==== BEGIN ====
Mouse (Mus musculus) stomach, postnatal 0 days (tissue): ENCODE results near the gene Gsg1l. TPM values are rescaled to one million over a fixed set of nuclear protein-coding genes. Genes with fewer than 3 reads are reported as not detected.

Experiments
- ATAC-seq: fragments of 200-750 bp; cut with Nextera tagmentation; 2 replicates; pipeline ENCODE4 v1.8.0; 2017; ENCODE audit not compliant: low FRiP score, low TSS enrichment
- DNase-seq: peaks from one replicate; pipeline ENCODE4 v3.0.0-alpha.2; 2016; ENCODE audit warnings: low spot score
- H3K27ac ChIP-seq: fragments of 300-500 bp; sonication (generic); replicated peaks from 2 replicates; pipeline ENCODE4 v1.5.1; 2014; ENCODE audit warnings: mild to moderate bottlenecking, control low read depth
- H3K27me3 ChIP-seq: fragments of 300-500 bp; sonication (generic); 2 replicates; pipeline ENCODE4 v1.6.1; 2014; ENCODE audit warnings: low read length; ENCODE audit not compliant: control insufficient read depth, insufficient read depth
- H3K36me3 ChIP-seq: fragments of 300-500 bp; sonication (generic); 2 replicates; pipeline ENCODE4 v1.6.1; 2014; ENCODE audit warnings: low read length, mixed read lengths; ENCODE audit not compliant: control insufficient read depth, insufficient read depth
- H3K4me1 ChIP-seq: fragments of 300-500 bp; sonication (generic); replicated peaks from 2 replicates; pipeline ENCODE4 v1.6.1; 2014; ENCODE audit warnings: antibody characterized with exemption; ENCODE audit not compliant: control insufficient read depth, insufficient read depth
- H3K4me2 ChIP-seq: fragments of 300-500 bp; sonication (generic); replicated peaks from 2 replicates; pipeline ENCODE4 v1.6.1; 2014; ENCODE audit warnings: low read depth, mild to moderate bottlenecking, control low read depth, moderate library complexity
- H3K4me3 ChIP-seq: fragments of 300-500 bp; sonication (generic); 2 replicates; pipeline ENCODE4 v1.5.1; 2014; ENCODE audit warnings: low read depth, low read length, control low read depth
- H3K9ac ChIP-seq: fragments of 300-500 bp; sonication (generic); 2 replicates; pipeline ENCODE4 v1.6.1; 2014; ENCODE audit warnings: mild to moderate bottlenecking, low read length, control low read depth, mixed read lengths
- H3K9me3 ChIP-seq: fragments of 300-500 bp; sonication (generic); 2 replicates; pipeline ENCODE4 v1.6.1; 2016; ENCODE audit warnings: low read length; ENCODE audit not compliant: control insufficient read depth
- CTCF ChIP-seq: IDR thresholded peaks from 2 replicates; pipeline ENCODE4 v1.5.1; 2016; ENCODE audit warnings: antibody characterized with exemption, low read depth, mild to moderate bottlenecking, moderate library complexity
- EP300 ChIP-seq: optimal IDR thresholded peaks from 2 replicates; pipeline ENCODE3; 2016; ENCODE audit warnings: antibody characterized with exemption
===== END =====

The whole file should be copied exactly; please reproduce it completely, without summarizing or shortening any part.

Mouse (Mus musculus) stomach, postnatal 0 days (tissue): ENCODE results near the gene Gsg1l. TPM values are rescaled to one million over a fixed set of nuclear protein-coding genes. Genes with fewer than 3 reads are reported as not detected.

Experiments
- ATAC-seq: fragments of 200-750 bp; cut with Nextera tagmentation; 2 replicates; pipeline ENCODE4 v1.8.0; 2017; ENCODE audit not compliant: low FRiP score, low TSS enrichment
- DNase-seq: peaks from one replicate; pipeline ENCODE4 v3.0.0-alpha.2; 2016; ENCODE audit warnings: low spot score
- H3K27ac ChIP-seq: fragments of 300-500 bp; sonication (generic); replicated peaks from 2 replicates; pipeline ENCODE4 v1.5.1; 2014; ENCODE audit warnings: mild to moderate bottlenecking, control low read depth
- H3K27me3 ChIP-seq: fragments of 300-500 bp; sonication (generic); 2 replicates; pipeline ENCODE4 v1.6.1; 2014; ENCODE audit warnings: low read length; ENCODE audit not compliant: control insufficient read depth, insufficient read depth
- H3K36me3 ChIP-seq: fragments of 300-500 bp; sonication (generic); 2 replicates; pipeline ENCODE4 v1.6.1; 2014; ENCODE audit warnings: low read length, mixed read lengths; ENCODE audit not compliant: control insufficient read depth, insufficient read depth
- H3K4me1 ChIP-seq: fragments of 300-500 bp; sonication (generic); replicated peaks from 2 replicates; pipeline ENCODE4 v1.6.1; 2014; ENCODE audit warnings: antibody characterized with exemption; ENCODE audit not compliant: control insufficient read depth, insufficient read depth
- H3K4me2 ChIP-seq: fragments of 300-500 bp; sonication (generic); replicated peaks from 2 replicates; pipeline ENCODE4 v1.6.1; 2014; ENCODE audit warnings: low read depth, mild to moderate bottlenecking, control low read depth, moderate library complexity
- H3K4me3 ChIP-seq: fragments of 300-500 bp; sonication (generic); 2 replicates; pipeline ENCODE4 v1.5.1; 2014; ENCODE audit warnings: low read depth, low read length, control low read depth
- H3K9ac ChIP-seq: fragments of 300-500 bp; sonication (generic); 2 replicates; pipeline ENCODE4 v1.6.1; 2014; ENCODE audit warnings: mild to moderate bottlenecking, low read length, control low read depth, mixed read lengths
- H3K9me3 ChIP-seq: fragments of 300-500 bp; sonication (generic); 2 replicates; pipeline ENCODE4 v1.6.1; 2016; ENCODE audit warnings: low read length; ENCODE audit not compliant: control insufficient read depth
- CTCF ChIP-seq: IDR thresholded peaks from 2 replicates; pipeline ENCODE4 v1.5.1; 2016; ENCODE audit warnings: antibody characterized with exemption, low read depth, mild to moderate bottlenecking, moderate library complexity
- EP300 ChIP-seq: optimal IDR thresholded peaks from 2 replicates; pipeline ENCODE3; 2016; ENCODE audit warnings: antibody characterized with exemption